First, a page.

Hawking on King

Stephen Hawking was on Larry King Friday night, and here’s a little video of the event. Through no fault of his own, Hawking isn’t exactly a dynamic stage presence — he’s a bag of bones in a wheelchair with a computer voice speaking for him — and Larry King is…well, King is a genuinely dumb interviewer whose weak-minded talents are better suited to celebrity airheads.

That isn’t the whole thing. There’s also part 2 and part 3, which includes Leonard Mlodinow (who’s good, but sucks up too much to the other panelists), and a couple of people whose intelligence is a better match to King’s: Deepak Chopra, who is so far out of his depth in a discussion of physics that he feels the need to overcompensate by babbling buzzwords, and Robert Spitzer. Spitzer? Who? He’s a Catholic apologist, and even more annoying than Chopra.

This is the gist of his argument: it’s the tiresome old first cause claim.

Father Robert J. Spitzer, president and founder of the Magis Center of Reason and Faith in Irvine, says he believes that both physics and philosophy offer proofs of the existence of God.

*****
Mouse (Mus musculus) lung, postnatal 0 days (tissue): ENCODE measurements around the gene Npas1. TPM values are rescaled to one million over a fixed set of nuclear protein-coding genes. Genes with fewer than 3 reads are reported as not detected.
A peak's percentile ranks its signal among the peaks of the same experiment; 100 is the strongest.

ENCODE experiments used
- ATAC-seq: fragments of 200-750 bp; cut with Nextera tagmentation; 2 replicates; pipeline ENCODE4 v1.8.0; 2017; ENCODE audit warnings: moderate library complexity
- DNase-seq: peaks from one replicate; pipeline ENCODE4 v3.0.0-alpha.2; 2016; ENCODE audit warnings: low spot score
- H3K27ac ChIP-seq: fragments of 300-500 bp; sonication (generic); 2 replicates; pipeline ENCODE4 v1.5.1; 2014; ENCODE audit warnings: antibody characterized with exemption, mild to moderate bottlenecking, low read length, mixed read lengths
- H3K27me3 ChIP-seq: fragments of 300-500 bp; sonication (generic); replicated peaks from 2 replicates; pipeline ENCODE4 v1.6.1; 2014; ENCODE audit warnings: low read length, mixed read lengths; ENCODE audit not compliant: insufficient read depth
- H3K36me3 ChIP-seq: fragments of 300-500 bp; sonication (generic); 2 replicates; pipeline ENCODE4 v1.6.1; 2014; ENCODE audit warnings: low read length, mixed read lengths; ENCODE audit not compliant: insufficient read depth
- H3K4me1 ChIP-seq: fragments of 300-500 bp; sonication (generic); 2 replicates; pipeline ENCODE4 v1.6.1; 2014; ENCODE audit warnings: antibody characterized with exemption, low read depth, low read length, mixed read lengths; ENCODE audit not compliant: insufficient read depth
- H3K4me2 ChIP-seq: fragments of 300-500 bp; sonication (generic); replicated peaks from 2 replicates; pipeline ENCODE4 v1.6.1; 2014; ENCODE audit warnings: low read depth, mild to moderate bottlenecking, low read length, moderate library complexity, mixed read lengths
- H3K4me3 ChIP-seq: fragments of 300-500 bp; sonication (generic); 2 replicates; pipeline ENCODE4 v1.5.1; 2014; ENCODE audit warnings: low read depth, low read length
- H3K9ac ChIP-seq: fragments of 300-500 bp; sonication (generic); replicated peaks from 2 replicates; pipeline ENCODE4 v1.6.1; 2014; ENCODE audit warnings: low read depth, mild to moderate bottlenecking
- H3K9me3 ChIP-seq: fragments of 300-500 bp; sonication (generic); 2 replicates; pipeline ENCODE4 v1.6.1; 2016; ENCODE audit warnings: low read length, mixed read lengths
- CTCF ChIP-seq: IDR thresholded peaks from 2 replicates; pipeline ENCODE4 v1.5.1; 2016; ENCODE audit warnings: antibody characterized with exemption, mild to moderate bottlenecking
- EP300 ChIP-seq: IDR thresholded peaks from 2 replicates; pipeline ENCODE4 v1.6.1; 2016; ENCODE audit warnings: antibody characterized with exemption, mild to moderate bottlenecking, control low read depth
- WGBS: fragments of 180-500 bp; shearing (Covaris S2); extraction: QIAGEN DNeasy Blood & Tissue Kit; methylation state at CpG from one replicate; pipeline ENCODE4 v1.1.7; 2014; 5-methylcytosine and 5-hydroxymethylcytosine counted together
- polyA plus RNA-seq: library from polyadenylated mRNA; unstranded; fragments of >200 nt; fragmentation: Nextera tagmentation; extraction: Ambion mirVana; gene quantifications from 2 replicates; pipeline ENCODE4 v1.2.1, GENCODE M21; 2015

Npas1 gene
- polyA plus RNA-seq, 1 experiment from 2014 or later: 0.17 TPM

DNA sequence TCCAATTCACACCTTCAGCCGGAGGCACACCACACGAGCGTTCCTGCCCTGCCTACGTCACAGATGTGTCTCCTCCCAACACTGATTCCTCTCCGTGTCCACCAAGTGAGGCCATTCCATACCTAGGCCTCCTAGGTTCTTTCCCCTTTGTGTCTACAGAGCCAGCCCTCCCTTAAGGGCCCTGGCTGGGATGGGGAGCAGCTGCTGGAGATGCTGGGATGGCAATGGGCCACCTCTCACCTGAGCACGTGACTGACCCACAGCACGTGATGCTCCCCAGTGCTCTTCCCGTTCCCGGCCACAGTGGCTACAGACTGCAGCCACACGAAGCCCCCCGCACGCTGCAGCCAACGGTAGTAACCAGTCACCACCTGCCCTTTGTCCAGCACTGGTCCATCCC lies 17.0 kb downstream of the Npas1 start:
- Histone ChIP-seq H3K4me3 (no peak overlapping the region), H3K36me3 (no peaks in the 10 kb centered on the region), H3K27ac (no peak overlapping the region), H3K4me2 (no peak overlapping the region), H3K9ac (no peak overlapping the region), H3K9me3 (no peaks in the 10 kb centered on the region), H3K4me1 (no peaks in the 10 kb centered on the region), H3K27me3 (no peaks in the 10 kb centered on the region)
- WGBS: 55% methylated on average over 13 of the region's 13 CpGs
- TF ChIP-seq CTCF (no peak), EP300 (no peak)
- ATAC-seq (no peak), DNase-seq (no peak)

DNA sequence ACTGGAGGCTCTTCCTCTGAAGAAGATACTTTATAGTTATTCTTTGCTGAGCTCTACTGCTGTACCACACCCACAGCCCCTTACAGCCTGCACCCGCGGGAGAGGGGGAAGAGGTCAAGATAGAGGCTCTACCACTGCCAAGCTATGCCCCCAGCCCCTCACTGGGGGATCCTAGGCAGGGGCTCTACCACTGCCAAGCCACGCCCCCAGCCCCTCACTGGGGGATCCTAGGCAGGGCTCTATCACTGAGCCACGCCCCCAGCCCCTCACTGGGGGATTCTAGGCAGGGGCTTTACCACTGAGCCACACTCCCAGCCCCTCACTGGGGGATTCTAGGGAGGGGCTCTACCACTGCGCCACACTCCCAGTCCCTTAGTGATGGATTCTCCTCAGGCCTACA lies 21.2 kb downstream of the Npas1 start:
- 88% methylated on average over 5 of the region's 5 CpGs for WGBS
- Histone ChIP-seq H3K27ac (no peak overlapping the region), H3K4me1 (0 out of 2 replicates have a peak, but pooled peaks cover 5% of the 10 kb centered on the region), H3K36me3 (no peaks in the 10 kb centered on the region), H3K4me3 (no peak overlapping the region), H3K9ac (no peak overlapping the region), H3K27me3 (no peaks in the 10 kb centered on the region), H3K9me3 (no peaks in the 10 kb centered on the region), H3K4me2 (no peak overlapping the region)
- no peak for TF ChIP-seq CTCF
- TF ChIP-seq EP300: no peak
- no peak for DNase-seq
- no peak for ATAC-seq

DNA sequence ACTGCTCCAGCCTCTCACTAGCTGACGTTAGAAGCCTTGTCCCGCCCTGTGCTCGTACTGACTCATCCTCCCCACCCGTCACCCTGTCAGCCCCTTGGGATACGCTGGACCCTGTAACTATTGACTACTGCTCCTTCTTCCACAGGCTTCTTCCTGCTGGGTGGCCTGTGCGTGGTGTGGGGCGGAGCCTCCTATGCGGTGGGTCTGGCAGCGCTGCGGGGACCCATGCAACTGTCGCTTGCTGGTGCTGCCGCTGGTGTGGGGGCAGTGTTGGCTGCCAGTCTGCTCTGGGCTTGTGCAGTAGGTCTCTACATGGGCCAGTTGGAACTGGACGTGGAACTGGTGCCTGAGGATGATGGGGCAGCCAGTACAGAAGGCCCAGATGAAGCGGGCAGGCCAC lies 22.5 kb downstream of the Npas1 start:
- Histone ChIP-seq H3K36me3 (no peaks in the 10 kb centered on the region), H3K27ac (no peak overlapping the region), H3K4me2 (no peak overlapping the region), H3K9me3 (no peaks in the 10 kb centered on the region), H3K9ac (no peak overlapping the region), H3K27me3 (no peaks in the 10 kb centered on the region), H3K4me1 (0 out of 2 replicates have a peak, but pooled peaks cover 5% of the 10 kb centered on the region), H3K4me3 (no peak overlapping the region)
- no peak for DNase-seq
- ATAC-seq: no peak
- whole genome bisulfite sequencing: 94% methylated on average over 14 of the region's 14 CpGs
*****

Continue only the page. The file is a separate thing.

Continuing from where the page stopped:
“No metaphysician I know of believes that nothing can give rise to something,” Spitzer, a philosophical metaphysician and a Jesuit priest, said in an interview Thursday. “Nothing can only come from nothing. If it was nothing, it didn’t bring itself out of nothing.”

He hasn’t been following along, apparently. Something does emerge out of nothing all the time, and even if you did need some specific causal event, it is neither necessary nor sensible to invoke a supernatural intelligence. Hawking’s whole point seems to be that natural causes, all that stuff physics is good at examining, seems to be sufficient for all.

I think I’ll trust a physicist over a Jesuit any day, especially when the subject is physics.